Casein

Further Reading

Cow's milk f2

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Code: f78
Latin name: Bos spp.
Source material: Purified bovine casein
Casein is a major allergen in milk and the main protein constituent in cheese.

Allergen Exposure

Milk and dairy products, especially cheese. 
Food containing milk.

Casein is a heat stable major allergen in milk and the main protein constituent in cheese.
 
Unexpected exposure
Food containing undeclared milk products.
May occur in "milk-free" products as undegraded residual milk proteins or as contamination from previous productions of food containing milk.

Potential Cross-Reactivity

Milk products, especially cheese, from related animals.

Clinical Experience

IgE-mediated reactions
IgE-antibodies to casein are common in milk-sensitized patients.

Casein is a major allergen in milk (1) and the main protein constituent of cheese.

Even highly hydrolyzed milk-derived infant formulas may contain allergenic casein residues (2,3,4,5). Gern et al. (6) reported casein as a cause of allergic reactions in patients eating so-called "non-dairy" products. Casein and caseinates are used as extenders and tenderizers in imitation sausages, loaves, soups and stews. It is often used to nutritionally fortify foods and as a supplement because of the high protein content and quality, the low level of lactose and the bland flavor. Such nutritionally fortified foods include high-protein beverage powders, fortified cereals, infant formula and nutrition bars. Other uses include coffee whiteners, sauces, ice cream, salad dressing, formulated meats, bakery glazes, and whipped toppings.
 
Casein makes up about 75-80% of all milk protein and is heat stable. The concentration in cow’s milk is between 2.5-3.2% or 3.2g per 100ml milk. It was isolated from milk and has been marketed commercially since 1900. Høst (7) states that even high pasteurization (120°C for 20 minutes) only reduces but does not eliminate the allergenicity of the caseins.
 
Clinical experience
When studying 92 cow’s milk-allergic patients, Bernard et al. (8) found that there is a great variability in the specificity and intensity of IgE response to the four major casein fractions: aS1; b‚ aS2; and k indicating presence of distinct epitopes on the individual casein molecules.
 
Further studies have confirmed that a-casein largely lacks a tertiary structure and therefore also conformational epitopes (9, 10). The sequential epitopes are exposed even in denatured casein resulting in an apparent stability of the allergen to denaturing conditions, e.g. heat.
 
In a case study of a 29-year old becoming suddenly allergic to cow’s milk, the patient also had skin sensitivity to casein (11).
 
IgE antibody analysis as well as in vivo testing confirmed a monospecific reactivity to casein in a case of anaphylaxis from cow’s milk (12).

References

  1. Docena, GH; Fernandez, R; Chirdo, FG; Fossati, CA. Identification of casein as the major allergenic and antigenic protein of cow’s milk. Allergy; 1996; 51: 412-416.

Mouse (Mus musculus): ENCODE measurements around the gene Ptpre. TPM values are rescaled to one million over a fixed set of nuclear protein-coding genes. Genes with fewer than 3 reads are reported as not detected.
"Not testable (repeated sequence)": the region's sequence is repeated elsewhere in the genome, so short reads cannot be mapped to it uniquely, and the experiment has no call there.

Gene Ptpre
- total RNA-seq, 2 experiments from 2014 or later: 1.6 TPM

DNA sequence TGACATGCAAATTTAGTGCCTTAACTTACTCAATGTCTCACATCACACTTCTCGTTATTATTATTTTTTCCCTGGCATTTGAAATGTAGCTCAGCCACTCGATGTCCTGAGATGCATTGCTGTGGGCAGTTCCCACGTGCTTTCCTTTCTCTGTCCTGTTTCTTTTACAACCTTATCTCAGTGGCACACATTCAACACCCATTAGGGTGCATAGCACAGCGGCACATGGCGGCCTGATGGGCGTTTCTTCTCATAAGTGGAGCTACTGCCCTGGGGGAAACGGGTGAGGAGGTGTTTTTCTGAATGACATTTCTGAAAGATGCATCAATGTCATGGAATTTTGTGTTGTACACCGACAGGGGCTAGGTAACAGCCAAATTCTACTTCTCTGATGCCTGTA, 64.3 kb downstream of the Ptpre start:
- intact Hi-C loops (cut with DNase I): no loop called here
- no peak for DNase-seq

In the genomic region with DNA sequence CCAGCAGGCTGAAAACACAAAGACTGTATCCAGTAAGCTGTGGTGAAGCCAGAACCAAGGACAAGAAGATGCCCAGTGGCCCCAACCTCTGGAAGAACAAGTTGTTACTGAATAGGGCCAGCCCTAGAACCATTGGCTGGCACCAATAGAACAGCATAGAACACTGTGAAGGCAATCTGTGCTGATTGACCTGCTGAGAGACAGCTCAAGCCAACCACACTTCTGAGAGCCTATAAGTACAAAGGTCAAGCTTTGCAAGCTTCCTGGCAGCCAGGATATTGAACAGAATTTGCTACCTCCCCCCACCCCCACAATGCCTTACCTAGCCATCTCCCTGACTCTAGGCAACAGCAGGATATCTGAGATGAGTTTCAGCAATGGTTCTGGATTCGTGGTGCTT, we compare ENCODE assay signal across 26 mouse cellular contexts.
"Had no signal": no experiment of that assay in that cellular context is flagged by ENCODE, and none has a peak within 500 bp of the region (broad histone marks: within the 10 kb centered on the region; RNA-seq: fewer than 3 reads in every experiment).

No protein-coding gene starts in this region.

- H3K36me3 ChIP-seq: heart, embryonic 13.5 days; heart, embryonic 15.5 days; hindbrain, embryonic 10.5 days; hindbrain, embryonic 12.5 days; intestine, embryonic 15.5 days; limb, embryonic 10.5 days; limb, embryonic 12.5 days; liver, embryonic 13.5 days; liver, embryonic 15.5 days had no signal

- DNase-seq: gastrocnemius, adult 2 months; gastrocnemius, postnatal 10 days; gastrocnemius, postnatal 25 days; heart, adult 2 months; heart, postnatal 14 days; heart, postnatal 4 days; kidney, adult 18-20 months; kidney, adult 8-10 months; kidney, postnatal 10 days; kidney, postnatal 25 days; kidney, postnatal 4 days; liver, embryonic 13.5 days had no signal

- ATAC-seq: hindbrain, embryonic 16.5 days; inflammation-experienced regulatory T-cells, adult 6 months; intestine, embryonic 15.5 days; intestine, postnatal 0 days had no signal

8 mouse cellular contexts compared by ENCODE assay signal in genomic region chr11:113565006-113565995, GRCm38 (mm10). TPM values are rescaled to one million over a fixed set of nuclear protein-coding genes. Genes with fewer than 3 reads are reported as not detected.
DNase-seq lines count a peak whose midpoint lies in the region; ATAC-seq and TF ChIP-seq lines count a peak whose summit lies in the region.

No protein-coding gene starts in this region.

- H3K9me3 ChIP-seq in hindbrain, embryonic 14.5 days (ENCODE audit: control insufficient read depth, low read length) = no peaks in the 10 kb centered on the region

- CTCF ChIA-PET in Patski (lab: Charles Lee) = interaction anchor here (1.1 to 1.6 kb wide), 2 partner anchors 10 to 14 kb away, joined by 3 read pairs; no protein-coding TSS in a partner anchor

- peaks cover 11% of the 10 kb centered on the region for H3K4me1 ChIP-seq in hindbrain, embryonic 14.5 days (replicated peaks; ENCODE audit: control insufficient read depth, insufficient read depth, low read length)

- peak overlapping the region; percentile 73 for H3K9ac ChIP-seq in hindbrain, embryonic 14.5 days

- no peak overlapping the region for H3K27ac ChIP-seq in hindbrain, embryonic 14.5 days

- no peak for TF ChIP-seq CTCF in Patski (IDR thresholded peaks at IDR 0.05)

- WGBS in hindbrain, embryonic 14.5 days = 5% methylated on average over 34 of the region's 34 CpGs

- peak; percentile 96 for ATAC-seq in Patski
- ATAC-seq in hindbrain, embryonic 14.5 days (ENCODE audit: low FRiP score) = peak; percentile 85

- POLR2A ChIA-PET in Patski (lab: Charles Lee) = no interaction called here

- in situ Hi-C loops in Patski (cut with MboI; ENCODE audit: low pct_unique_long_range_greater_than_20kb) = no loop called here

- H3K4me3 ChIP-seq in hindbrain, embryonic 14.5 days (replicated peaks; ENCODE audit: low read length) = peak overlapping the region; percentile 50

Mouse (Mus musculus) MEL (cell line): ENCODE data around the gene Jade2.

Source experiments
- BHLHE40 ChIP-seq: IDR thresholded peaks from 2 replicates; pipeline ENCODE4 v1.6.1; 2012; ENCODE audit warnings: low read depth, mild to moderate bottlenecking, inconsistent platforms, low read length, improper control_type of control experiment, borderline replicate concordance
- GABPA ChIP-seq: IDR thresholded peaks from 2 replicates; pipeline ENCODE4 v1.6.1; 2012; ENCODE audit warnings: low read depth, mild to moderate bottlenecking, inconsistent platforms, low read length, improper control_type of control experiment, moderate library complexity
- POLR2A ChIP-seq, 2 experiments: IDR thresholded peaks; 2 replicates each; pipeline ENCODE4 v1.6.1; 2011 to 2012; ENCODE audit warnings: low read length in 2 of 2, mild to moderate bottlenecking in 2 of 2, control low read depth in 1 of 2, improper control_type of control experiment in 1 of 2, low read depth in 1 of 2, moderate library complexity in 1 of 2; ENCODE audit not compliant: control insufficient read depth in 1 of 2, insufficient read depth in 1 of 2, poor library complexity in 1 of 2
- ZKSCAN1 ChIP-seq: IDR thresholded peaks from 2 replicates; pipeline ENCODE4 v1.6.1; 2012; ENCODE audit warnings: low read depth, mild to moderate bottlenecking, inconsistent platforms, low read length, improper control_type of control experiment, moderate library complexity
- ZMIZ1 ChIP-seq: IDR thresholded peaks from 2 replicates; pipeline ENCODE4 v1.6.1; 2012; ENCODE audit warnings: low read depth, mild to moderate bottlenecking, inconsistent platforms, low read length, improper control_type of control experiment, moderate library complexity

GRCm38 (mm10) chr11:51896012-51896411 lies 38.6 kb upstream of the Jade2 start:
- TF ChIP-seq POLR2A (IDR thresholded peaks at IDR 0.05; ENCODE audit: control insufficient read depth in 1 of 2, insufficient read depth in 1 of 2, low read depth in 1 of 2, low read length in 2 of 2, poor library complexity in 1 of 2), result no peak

2. Oldæus, G; Björkstén, B; Einarsson, R; Kjellman, N-IM. Antigenicity and allergenicicity of cow milk hydrolysates intended for infant feeding. Pediatr Allergy Immunol; 1991; 4: 156-164.
  3. Sampson, HA; James, JM; Bernhisel-Broadbent, J. Safety of an amino-acid derived infant formula in children allergic to cow milk. Pediatrics; 1992; 90: 463-465.
  4. Chiancone, E; Gattoni, M; Giampietro, PG; Ragno, V; Businco, L. Detectoion of undegraded b -lactoglobulins and evaluation of the molecular weight of peptides in hydrolysate cow’s milk formula. J Investig Allergol Clin Immunol; 1995; 5: 228-233.
  5. Plebani, A; Restani, P; Naselli, A; Galli, CL; Meini, A; Cavagni, G; Ugazio, AG; Poiesi, C. Monoclonal and polyclonal antibodies against casein components of cow milk for evaluation of residual antigenic activity in "hypoallergenic" infant formulas. Clin Exp Allergy; 1997; 27: 949-956.
  6. Gern, JE; Yang, E; Evrard, HM; Sampson, HA. Allergic reactions to milk-contaminated "nondairy" products. New Eng J Med; 1991; 324: 976-979.
  7. Kilshaw, PJ; Effects of heat treatment of cow’s milk and whey on the nutritional quality and antigenic properties. Arch Dis Child; 1982; 57: 842- 847.
  8. Bernard, H; Wal, JM; Creminon, C; Grassi, J; Zevaco, C; Miranda, G; Houdebine, LM. Sensitivities of cow's milk allergic patients to caseins. Allergy; 1992; 47: 307.
  9. Kohno, Y; Honma, K; Saito, K; Shimojo, N; Tsunoo, H; Kaminogawa, S; Niimi, H. Preferential recognition of primary protein structures of a-casein by IgG and IgE antibodies of patients with milk allergy. Ann Allergy; 1994; 73: 419-422.
  10. Spuergin, P; Mueller, H; Walter, M; Schiltz, E; Forster, J. Allergenic epitopes of bovine a S1-casein recognized by human IgE and IgG. Allergy; 1996; 51; 306-312.
  11. Olalde, S; Bensabat, Z; Vives, R; Fernandez, L; Cabeza, N; Rodriguez, J. Allergy to cow's milk with onset in adult life. Ann Allergy; 1989; 62: 185a-185b.
  12. Tabar, AI; Alvarez, MJ; Echechipía, S; Acero, S; Garcia, BE; Olaguíbel, JM. Anaphylaxis from cow’s milk casein. Allergy; 1996; 51: 343-345.
  13. Host, A; Husby, S; Gjesing, B; Larsen, JN; Lowenstein, H; Prospective estimation of IgG, IgG subclass and IgE antibodies to dietary proteins in infants with cow milk allergy. Levels of antibodies to whole milk protein, BLG and ovalbumin in relation to repeated milk challenge and clinical course of cow milk allergy. Allergy;1992; 47:218-229.

As in all diagnostic testing, the diagnosis is made by the physican based on both test results and the patient history.